A searchable catalogue with links to full-text scanned magazines from the entire SYDASIEN production from  1977 till 2007 has been published by Lars Eklund. It includes the full content of 31 years of publication, available as pdf-files. Go for the index.

• Information about South Asia related culture in Sweden/ Scandinavia
See SASNET’s page,

Best regards

  Lars Eklund

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Nordic South Asia Network (NSAN) newsletters are produced by Lars Eklund.
Till 31 December 2016 he worked as deputy director for the Swedish South Asian Studies Network (SASNET), based at Lund University.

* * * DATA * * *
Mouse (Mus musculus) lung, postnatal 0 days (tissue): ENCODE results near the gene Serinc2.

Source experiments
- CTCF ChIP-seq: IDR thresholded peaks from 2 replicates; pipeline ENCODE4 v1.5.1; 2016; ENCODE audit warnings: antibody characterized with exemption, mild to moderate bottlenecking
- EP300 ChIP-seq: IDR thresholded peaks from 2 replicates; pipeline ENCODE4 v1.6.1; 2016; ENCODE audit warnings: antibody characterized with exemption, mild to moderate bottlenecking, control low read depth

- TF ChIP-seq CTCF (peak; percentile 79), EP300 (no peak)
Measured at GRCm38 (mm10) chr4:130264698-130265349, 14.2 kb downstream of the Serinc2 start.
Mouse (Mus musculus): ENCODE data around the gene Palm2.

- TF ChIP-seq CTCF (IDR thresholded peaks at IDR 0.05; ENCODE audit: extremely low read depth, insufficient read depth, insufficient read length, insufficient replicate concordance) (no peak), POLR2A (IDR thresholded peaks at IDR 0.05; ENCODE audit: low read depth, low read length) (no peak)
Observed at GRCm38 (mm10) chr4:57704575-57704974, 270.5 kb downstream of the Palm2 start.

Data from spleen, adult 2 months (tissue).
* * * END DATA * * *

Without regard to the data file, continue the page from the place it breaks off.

After retiring from SASNET, Lars is working part-time as Executive Director, Communications, for the Centre for the Study of Indian Langages and Society (INLANSO) in Varanasi, India. Besides, he runs the NSAN web site and produces monthly newsletters as a follow-up venture to the old SASNET Newsletter service that was closed down in April 2016.